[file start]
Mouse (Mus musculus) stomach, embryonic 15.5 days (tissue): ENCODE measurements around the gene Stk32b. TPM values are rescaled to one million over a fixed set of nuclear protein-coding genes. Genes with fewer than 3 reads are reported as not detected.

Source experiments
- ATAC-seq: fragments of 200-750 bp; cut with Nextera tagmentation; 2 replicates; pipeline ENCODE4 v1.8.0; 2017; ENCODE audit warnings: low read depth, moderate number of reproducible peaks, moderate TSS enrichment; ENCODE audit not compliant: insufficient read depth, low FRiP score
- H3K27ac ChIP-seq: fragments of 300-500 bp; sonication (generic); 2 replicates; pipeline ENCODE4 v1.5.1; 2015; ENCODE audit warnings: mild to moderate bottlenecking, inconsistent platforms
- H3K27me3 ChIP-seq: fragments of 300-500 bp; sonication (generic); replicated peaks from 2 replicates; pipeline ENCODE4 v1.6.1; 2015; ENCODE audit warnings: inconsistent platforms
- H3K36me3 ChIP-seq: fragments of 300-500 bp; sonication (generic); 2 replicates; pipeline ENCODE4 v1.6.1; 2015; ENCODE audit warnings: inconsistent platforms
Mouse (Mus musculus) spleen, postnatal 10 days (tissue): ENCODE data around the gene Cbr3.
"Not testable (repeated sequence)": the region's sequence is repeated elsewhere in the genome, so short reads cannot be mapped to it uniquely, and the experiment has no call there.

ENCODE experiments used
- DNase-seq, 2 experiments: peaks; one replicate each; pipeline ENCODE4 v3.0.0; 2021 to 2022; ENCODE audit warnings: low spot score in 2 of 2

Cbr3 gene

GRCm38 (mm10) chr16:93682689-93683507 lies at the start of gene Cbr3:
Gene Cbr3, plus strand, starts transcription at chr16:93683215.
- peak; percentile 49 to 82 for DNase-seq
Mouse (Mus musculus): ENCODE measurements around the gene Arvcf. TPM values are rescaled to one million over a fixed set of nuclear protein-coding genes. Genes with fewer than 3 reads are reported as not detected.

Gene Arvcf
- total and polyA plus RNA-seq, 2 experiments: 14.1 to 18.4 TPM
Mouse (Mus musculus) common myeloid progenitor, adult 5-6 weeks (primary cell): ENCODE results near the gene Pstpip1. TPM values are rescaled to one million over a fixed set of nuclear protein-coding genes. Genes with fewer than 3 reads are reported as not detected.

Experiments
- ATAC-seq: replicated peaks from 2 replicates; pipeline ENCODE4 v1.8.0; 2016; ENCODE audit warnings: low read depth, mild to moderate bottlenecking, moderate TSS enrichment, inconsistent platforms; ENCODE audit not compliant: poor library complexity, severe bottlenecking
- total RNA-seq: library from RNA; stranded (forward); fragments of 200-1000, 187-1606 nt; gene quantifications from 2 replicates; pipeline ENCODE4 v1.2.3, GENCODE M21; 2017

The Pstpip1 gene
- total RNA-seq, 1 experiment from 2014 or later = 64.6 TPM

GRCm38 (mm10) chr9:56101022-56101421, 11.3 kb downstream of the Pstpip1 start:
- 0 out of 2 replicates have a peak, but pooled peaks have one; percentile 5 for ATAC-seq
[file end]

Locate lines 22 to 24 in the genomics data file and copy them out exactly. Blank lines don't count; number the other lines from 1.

The Pstpip1 gene
- total RNA-seq, 1 experiment from 2014 or later = 64.6 TPM

GRCm38 (mm10) chr9:56101022-56101421, 11.3 kb downstream of the Pstpip1 start: